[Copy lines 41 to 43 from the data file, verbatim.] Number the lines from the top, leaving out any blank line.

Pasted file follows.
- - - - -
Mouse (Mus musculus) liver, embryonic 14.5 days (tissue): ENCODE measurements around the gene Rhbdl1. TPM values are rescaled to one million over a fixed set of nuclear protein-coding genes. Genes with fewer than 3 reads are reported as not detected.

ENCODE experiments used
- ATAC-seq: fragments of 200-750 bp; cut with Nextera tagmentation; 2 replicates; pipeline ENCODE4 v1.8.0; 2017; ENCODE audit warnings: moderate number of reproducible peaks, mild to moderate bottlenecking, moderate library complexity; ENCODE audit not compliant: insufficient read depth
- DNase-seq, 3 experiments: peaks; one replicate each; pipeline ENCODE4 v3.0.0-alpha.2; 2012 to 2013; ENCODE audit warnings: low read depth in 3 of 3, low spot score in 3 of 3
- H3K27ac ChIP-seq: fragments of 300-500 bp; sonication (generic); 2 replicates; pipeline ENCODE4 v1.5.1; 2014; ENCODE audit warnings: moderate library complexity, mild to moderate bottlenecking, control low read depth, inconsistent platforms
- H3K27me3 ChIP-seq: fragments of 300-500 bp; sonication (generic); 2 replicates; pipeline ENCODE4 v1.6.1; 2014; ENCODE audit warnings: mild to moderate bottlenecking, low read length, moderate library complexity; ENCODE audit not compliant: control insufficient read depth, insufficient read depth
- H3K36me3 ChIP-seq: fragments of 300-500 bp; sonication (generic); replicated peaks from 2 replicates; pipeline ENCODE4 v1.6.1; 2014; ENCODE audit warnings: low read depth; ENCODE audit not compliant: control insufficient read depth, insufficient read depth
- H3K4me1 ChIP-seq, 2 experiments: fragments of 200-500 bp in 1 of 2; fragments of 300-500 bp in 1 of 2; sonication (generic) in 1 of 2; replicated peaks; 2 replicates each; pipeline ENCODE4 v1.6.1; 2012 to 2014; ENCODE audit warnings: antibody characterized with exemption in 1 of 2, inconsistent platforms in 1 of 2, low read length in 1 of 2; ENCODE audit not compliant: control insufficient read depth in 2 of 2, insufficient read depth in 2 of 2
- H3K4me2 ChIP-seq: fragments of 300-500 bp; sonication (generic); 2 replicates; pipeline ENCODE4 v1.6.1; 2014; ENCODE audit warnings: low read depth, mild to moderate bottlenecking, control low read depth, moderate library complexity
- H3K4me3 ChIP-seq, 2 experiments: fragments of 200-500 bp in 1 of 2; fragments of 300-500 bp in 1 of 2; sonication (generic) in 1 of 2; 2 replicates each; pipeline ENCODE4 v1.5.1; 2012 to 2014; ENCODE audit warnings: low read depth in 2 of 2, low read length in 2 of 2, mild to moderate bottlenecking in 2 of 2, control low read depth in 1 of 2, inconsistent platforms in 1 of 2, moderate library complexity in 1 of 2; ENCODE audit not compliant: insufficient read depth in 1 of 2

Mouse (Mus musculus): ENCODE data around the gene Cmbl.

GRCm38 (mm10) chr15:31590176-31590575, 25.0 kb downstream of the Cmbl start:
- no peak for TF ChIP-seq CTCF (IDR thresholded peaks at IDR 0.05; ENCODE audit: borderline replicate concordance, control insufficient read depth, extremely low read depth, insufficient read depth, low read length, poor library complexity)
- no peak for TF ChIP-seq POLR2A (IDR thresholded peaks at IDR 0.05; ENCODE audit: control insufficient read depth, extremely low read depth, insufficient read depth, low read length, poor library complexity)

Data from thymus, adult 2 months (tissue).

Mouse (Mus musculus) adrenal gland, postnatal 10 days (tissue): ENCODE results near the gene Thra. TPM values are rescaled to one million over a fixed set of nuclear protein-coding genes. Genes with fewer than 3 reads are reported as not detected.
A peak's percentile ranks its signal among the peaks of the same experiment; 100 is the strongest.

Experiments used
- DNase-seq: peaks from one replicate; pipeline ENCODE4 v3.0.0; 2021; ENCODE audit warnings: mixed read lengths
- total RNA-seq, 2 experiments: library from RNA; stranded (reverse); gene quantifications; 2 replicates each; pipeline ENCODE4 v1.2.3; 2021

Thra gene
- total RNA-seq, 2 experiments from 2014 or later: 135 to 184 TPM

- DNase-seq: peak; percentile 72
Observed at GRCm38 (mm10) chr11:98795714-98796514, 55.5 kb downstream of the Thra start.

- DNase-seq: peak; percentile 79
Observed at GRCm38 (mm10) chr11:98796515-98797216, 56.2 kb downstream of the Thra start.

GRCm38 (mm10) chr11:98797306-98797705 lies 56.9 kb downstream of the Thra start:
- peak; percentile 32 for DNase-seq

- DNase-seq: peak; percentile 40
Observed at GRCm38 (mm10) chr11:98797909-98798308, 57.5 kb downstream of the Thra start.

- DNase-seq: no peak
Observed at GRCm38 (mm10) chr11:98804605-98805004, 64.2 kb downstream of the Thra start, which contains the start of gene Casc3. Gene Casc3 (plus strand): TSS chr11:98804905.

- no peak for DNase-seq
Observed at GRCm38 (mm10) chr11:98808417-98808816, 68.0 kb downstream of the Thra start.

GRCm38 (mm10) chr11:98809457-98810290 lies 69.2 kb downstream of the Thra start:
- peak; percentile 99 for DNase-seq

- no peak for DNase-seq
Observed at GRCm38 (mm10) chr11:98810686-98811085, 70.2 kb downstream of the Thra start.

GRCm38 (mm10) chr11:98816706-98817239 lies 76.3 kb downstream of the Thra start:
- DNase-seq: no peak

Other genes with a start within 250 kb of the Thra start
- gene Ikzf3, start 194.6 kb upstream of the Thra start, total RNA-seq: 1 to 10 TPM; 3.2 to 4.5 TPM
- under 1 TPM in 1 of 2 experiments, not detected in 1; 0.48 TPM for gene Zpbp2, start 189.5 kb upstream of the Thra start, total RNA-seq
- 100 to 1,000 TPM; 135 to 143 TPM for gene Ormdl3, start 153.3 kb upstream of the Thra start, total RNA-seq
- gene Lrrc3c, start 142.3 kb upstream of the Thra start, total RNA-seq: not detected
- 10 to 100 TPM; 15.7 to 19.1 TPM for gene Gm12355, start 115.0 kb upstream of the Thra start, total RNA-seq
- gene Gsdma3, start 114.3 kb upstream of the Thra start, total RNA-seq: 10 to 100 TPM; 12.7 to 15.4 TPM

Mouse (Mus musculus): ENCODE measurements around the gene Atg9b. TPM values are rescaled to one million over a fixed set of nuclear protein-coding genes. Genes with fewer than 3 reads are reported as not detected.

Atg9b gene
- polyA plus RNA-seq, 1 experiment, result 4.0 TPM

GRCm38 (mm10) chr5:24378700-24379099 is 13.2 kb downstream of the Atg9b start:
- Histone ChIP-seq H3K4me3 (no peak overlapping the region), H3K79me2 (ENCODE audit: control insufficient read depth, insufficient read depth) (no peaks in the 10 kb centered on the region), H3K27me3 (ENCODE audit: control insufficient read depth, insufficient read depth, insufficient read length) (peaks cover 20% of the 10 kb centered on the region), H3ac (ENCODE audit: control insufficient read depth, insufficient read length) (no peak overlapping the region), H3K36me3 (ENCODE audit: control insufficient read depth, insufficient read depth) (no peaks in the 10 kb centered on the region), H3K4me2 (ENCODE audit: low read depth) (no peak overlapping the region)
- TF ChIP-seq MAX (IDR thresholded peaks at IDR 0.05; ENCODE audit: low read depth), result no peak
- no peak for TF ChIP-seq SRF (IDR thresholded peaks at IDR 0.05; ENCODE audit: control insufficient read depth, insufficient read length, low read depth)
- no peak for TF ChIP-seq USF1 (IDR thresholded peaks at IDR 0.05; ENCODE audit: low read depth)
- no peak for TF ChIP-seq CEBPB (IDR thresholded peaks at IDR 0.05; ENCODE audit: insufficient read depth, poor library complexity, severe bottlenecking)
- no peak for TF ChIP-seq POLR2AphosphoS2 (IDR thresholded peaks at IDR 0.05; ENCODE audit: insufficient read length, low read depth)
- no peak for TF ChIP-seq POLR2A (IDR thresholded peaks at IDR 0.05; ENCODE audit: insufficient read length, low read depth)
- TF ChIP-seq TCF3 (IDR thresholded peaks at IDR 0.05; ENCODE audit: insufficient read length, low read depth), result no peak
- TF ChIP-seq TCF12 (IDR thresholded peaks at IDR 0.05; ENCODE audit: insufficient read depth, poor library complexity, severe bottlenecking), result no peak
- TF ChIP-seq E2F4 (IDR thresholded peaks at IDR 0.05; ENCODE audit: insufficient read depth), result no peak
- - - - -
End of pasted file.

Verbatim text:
Other genes with a start within 250 kb of the Thra start
- gene Ikzf3, start 194.6 kb upstream of the Thra start, total RNA-seq: 1 to 10 TPM; 3.2 to 4.5 TPM
- under 1 TPM in 1 of 2 experiments, not detected in 1; 0.48 TPM for gene Zpbp2, start 189.5 kb upstream of the Thra start, total RNA-seq